Foreman's right hand occupied the path of his opponent's jab, while his left alternated between checking his opponent's right and slamming in jabs, hooks and uppercuts. Notice that Norton jabs into the hand with little effect, before attempting to hook around it. Occupying the center line is forcing Norton to swing around, and these are slow and easy to see.

In this instance Foreman finds a beautiful right hook to the ribs as Norton recovers. The right hook to the body was Foreman's second best punch, behind his tremendous jab.

Foreman's head movement wasn't tremendous, but by occupying the path of his opponent's straight strikes he gave them a choice: punch into his gloves with no effect, or open up and swing, which would probably allow him to step in on them. Foreman fought plenty of straight punchers, including Ken Norton and Muhammad Ali and none of them had much luck out in the open, because he was willing to sacrifice the use of his hands just to occupy the line of their only hope of keeping him off them.

As soon as his man started getting frustrated, Foreman would thud another jab through. At his best, he really was a marvel to watch.

And this brings us on to the main element I wanted to talk about today, hand trapping. If you build a system around trapping, and assume that everyone is going to do their best to get a hand in front of your strike at any cost, you can start putting together flowing sequences of back and forth trapping and blocking. Here's Rick Young, a hugely important man to the growth of Jeet Kune Do, mixed martial arts, and Brazilian Jiu Jitsu in Scotland and the U.K., demonstrating some old school trapping:

You will notice that firstly, there is a lot of backhanded strikes like knife hands etc to the neck. I'm not so keen to write them off since the return of the 'tattoo' or backhanded hammerfist has been making MMA more exciting for a short while now.

Hell, Jeff Curran even got knocked out by one a few weeks back.

But more importantly, much of the sequence is built around “if I do this, he does that”. The thing is, most people who know how to fight will do so from a boxing / kickboxing stance. If you slap their left hand down, their right hand isn't going to come across, it's going to stay pinned to their right jawline, protecting that. And that is the strength of hand trapping in combat sports—you trap their left hand, their left side is undefended, there is no reaching across to block with the other hand in boxing, kickboxing or MMA.

Now it may not have looked like Wing Chun, but Fedor Emelianenko did a pretty damn good job of hand trapping to get in and overwhelming a couple of his opponents. Here's the famous right hand trap to left hook against Zuluzinho:

“But Jack, that's Zuluzinho...” Oh yeah? Here's the exact same technique being used to easily get past Tim Sylvia's jab and dispatch the former UFC champion in 26 seconds, fresh off of a UFC title fight.

If that lead hand is dangling out there at all, as it is wont to do for most fighters, it can be trapped and written off for a moment.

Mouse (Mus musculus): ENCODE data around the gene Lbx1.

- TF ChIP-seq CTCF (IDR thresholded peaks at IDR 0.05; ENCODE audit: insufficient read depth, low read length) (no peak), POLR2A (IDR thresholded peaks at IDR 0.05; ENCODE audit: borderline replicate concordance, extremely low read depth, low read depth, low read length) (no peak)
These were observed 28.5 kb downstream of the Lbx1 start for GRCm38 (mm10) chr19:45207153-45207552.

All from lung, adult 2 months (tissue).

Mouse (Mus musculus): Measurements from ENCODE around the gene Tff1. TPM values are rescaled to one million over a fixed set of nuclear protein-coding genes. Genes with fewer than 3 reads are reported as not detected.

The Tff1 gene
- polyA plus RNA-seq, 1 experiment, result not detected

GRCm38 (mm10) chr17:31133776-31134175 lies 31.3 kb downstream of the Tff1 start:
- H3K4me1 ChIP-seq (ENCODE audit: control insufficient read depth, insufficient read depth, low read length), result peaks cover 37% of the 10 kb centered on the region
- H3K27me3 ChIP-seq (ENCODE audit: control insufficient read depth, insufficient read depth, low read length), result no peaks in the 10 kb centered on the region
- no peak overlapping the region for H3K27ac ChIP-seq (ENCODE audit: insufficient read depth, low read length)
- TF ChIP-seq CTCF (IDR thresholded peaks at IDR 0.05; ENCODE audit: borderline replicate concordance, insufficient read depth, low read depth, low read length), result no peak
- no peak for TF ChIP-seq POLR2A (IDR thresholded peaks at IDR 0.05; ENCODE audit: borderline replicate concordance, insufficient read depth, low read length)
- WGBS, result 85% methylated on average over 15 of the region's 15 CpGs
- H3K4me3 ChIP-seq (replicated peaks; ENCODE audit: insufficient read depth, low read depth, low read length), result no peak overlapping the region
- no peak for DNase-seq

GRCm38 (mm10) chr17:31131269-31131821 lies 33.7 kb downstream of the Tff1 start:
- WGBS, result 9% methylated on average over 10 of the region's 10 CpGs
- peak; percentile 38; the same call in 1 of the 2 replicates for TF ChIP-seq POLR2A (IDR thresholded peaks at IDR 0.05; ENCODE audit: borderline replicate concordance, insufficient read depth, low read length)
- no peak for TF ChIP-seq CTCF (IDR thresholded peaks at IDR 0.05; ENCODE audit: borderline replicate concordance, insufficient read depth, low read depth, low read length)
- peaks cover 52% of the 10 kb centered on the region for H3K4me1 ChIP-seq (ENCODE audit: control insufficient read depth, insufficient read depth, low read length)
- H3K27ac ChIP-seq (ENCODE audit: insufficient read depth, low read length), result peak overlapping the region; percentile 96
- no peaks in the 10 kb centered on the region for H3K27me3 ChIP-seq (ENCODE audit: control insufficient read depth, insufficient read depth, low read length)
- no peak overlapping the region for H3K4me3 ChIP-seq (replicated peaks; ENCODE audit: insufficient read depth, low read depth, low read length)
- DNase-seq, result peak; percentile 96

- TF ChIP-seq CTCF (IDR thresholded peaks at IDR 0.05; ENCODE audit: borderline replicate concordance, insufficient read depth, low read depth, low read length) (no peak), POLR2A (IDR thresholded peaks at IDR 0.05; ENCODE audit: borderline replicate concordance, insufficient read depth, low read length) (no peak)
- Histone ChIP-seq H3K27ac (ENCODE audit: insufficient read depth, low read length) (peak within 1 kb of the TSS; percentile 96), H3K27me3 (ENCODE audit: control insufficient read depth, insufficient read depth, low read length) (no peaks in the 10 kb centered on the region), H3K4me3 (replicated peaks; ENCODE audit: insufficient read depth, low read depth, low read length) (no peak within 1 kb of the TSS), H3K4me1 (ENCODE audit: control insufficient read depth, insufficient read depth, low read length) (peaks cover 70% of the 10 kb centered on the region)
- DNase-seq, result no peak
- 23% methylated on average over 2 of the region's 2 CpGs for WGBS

In Muay Thai hand traps gain more importance each year. Muangthai PK Saenchai, 2014's Fighter of the Year, looks nothing like a kickboxer—instead stepping in with his hands over his opponents and landing knees.

Or landing quick elbows as he steps in while smothering the boxing of his opponent with his gloves:

I highly recommend reading Muay Thai Analyst's extensive article on this fascinating young fighter.

But more and more in MMA, it is trapping range which is proving to be the difference. Much of the first Hendricks-Lawler bout was spent striking from a range where both men could grasp the other's wrists. The final round of Machida versus Weidman was almost all fought in trapping range, rather than the clinch proper.

Weidman even landed that beautiful turning over elbow that he loves.

Once both fighters know how to strike and how to wrestle, the middle range between the two takes on new importance. The range where you can place your hands on your opponent and maneuver him, but also get force on your strikes. This sport is constantly changing and evolving, don't be surprised if this is a common feature of the game in five or six year’s time.

I've prattled on for some time now, and I would hardly call this a definitive treatise on Wing Chun in MMA, but over and over again we are seeing that the fighters who are willing to learn, change, and retest ideas from the past are finding keys to the future of MMA. There is a tendency to throw anything which doesn't fit on the slop pile immediately, only to see it vindicated later—high kicks, side kicks to the knee, and so on. Bruce Lee said that we should absorb what is useful and discard what is useless, but I would add the caveat that everything discarded should only be placed on a pile to re-evaluate at a later date.

In fact, earlier in this article I wrote that extended series of traps and “if he does this, I trap it and hit like this” hypotheticals were not suited to combat sports. A couple of examples already exist to prove the potential of such trapping sequences. The first being George Foreman's wicked double hand trap against Gerry Cooney:

Foreman checks Cooney's jab with his right while jabbing, then draws his left hand down on top of Cooney's left to fire his right hand over it. It’s just gorgeous technique.

And in terms of predicting an opponent's reaction and building “he'll do this and I'll do that” sequences, here's an example from the great Anderson Silva. Silva throws a faked left straight, in order to get Yushin Okami to parry, then uses his left hand to drag Okami's hand away from his head for the high kick. But then, Silva utilizing a valuable technique before it's fashionable is about as unsurprising as a professional athlete using performance enhancing drugs.

As a bonus, Silva follows Okami to the fence while trapping both hands and delivering a knee strike.

So there you have it. Is Wing Chun useless? Goodness no. Its training practices are outdated, and much of it has been made irrelevant to combat sports or self defense by going too far down the trapping rabbit hole, but there's still plenty of good stuff to be gleaned from a study in the art. Learn to box, learn to wrestle, learn to trap. Value the old stuff and the new; you never know where you'll find a technique which will give you an edge.   

Pick up Jack Slack's ebooks at his blog Fights Gone ByJack can also be found on Facebook and Twitter.


Check out these related stories:

The Bible of Striking: Elements of Defense

Fighting Motives: How Rules Change Styles

Return of the Dragon: How Bruce Lee Predicted the Future of Fighting